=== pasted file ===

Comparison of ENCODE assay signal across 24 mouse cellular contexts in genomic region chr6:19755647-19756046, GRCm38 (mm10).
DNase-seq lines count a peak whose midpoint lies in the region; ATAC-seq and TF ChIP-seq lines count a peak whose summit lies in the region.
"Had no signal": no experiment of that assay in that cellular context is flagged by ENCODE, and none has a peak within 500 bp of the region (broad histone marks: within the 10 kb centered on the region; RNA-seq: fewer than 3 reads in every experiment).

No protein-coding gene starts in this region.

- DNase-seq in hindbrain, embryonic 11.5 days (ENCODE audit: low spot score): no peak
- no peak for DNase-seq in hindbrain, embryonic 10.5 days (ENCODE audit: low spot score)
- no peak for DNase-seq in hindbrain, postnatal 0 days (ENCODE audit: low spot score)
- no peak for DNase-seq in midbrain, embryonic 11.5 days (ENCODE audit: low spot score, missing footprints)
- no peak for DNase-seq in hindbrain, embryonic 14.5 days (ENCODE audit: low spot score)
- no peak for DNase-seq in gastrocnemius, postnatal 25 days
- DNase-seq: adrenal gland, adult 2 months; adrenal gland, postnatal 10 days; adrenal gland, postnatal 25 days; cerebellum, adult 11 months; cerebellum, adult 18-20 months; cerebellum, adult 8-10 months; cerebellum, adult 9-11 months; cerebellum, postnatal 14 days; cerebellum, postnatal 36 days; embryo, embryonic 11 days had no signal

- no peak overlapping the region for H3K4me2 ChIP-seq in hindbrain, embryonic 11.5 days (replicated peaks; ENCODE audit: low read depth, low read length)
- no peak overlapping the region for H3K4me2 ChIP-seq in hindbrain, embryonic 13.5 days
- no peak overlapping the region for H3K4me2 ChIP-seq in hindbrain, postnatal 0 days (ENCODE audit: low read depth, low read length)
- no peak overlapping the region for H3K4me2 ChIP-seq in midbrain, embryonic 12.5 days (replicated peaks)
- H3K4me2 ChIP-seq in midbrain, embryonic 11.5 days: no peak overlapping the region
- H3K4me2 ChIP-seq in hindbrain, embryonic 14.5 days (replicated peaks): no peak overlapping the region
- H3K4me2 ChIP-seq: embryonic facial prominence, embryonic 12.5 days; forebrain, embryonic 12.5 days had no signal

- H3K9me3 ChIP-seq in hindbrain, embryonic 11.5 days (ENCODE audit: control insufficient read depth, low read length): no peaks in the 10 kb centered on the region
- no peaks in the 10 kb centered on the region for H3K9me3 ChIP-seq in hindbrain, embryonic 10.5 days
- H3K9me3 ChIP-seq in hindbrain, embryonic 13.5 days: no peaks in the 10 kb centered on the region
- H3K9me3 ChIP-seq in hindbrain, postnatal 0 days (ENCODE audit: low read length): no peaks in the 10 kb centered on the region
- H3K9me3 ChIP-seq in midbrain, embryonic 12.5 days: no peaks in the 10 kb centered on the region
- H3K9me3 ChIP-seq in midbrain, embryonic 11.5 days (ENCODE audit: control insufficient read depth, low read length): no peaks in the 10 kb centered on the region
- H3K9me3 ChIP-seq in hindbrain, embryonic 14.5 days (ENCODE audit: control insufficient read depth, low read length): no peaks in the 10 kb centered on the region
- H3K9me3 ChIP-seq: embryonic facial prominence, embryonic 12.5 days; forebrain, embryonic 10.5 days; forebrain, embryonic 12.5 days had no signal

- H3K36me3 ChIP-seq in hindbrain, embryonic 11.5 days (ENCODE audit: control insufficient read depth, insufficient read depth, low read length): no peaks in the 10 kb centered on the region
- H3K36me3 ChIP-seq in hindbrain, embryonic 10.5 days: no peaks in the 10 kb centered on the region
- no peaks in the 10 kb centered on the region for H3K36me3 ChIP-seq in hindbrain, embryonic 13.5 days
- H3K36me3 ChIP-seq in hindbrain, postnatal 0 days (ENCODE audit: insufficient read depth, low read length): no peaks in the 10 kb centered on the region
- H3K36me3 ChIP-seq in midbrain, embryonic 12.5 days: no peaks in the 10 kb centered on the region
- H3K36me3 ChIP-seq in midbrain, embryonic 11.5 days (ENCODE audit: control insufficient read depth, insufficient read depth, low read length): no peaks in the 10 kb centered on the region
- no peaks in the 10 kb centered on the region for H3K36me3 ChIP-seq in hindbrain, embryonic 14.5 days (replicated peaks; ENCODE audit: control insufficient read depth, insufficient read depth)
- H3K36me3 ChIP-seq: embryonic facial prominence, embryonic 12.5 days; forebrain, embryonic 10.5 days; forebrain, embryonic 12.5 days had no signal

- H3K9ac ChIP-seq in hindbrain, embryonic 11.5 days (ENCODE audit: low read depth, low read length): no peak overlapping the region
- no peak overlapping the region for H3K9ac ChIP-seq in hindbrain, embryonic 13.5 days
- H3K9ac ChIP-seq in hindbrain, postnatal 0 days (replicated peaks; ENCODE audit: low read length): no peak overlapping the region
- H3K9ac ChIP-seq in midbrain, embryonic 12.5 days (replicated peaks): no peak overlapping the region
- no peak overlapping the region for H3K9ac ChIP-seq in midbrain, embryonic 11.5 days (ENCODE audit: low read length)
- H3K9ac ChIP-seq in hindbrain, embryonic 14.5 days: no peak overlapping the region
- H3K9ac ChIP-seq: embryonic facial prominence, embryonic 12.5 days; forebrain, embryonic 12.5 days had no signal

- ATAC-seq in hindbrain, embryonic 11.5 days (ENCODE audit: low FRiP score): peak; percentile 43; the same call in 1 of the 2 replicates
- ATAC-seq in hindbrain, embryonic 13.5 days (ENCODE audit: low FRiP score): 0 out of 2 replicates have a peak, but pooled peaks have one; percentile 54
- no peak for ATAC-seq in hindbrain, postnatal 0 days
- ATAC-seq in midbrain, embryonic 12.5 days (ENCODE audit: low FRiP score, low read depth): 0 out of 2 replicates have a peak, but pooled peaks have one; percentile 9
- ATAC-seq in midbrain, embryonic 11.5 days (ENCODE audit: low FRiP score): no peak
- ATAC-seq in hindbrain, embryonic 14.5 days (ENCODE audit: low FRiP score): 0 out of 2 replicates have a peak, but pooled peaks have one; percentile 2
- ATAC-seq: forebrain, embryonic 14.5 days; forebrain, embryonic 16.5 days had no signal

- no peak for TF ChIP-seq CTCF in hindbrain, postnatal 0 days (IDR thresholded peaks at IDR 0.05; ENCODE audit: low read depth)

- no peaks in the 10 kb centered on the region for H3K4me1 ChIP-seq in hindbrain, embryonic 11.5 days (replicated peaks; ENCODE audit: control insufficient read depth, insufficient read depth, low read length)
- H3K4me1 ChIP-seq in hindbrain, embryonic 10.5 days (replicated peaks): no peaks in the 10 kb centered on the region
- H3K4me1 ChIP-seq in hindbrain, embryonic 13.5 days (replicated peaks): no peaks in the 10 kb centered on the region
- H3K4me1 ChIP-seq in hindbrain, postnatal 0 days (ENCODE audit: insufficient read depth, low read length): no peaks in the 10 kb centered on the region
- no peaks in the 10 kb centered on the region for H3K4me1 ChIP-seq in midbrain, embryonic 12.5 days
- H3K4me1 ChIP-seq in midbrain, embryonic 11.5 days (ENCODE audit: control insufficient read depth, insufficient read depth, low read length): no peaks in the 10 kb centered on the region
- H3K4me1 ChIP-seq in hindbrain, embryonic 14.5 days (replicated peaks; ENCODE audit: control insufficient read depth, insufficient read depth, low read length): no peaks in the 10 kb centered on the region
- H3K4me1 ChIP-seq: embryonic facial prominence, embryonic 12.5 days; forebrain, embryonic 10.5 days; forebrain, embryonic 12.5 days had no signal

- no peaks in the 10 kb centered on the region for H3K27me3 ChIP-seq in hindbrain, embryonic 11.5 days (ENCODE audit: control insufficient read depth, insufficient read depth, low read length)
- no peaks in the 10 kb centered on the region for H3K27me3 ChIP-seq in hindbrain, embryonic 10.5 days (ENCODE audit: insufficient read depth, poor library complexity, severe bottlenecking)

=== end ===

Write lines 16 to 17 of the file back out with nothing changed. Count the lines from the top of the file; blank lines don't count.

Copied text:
- H3K4me2 ChIP-seq in midbrain, embryonic 11.5 days: no peak overlapping the region
- H3K4me2 ChIP-seq in hindbrain, embryonic 14.5 days (replicated peaks): no peak overlapping the region